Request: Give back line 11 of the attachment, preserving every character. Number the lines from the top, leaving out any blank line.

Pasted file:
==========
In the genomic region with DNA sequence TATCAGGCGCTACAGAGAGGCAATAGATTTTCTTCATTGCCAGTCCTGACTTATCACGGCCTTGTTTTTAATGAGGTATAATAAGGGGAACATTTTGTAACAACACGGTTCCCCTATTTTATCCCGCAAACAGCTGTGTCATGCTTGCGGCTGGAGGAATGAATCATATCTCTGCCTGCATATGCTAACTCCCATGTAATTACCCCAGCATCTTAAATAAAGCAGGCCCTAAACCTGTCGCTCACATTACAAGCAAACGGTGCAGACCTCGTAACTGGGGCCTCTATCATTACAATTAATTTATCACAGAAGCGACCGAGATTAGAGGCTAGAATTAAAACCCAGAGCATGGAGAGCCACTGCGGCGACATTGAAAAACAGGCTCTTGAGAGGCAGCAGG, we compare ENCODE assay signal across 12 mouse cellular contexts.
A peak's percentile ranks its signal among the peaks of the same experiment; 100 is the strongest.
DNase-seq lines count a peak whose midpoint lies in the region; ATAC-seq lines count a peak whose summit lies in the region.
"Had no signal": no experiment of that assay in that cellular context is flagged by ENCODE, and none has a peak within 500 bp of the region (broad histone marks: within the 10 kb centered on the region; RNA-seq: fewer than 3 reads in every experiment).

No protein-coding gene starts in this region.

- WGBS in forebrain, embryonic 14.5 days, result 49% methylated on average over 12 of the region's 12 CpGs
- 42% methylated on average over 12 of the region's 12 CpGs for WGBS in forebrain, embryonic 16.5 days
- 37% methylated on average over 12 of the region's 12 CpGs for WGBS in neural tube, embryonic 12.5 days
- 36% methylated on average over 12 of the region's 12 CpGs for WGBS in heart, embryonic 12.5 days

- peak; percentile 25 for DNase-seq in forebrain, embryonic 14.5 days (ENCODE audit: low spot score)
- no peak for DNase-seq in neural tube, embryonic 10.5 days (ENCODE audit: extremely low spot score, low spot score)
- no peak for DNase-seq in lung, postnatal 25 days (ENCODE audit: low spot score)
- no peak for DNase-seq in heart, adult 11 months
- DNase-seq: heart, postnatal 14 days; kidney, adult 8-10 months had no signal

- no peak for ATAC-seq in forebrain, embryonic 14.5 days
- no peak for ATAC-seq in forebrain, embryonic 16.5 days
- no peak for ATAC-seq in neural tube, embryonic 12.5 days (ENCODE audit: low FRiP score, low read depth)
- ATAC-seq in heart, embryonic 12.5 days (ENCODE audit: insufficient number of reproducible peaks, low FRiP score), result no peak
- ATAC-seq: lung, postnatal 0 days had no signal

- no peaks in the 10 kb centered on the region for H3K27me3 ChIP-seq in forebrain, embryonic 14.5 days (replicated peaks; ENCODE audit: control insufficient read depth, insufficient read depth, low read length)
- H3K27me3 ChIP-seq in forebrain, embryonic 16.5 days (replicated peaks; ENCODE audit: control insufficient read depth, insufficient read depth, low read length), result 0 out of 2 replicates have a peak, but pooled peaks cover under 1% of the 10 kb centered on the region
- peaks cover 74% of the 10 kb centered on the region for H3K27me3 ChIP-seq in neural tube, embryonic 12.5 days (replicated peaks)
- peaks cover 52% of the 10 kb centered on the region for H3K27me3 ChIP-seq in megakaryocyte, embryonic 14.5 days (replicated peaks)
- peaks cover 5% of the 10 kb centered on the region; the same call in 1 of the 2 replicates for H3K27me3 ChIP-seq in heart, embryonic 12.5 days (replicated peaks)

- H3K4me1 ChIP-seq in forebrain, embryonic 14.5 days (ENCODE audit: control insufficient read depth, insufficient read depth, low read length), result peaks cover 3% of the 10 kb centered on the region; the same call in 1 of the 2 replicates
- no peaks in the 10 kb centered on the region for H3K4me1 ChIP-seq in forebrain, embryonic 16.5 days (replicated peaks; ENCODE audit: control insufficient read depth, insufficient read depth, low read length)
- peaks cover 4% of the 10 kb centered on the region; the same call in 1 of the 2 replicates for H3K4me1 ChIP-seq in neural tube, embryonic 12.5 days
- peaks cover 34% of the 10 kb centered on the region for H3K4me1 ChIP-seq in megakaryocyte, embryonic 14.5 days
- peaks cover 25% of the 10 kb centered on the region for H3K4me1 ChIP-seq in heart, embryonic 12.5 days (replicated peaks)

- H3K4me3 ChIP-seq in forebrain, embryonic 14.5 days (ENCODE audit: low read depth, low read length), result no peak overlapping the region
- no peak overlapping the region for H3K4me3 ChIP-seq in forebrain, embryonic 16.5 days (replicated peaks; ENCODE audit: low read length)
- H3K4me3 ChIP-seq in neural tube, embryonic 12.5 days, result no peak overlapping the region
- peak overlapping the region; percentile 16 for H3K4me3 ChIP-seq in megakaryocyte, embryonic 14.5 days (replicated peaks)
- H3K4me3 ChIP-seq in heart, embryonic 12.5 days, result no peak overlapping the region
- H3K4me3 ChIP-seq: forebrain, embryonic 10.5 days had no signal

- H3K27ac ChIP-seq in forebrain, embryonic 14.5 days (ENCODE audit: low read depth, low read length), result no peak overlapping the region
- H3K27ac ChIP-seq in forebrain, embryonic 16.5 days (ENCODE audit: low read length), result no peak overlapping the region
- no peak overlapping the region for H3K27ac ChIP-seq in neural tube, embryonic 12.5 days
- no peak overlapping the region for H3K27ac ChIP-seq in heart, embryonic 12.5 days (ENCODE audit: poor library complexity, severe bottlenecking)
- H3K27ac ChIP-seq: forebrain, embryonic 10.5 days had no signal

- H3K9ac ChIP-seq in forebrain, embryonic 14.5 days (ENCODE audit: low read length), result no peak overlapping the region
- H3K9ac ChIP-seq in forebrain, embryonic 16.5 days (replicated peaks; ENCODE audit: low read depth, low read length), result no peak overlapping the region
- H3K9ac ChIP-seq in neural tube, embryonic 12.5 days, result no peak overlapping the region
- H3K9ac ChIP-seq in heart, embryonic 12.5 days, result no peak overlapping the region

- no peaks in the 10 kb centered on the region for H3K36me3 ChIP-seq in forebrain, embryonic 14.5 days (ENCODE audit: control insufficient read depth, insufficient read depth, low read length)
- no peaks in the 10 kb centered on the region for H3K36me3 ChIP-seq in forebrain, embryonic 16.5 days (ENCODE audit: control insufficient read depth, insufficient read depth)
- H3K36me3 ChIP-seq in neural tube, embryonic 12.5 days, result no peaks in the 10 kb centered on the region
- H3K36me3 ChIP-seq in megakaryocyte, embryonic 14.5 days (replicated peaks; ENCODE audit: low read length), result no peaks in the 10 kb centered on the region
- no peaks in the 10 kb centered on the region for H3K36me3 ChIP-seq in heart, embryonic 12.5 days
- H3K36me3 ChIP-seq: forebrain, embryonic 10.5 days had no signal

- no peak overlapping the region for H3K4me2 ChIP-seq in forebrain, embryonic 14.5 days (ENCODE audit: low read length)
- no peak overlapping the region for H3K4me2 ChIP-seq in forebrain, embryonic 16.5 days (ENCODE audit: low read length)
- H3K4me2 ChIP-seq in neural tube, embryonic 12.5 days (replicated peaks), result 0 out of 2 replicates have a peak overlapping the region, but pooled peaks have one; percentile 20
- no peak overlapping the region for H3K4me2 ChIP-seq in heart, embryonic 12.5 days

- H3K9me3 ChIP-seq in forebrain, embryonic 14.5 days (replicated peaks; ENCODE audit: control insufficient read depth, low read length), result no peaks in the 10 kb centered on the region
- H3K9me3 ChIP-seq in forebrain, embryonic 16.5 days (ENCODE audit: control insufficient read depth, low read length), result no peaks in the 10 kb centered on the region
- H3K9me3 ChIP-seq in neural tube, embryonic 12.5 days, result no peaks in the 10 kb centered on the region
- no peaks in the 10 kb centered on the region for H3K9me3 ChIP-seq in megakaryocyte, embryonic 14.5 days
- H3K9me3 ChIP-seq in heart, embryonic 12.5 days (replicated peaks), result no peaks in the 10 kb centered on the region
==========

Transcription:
- no peak for DNase-seq in neural tube, embryonic 10.5 days (ENCODE audit: extremely low spot score, low spot score)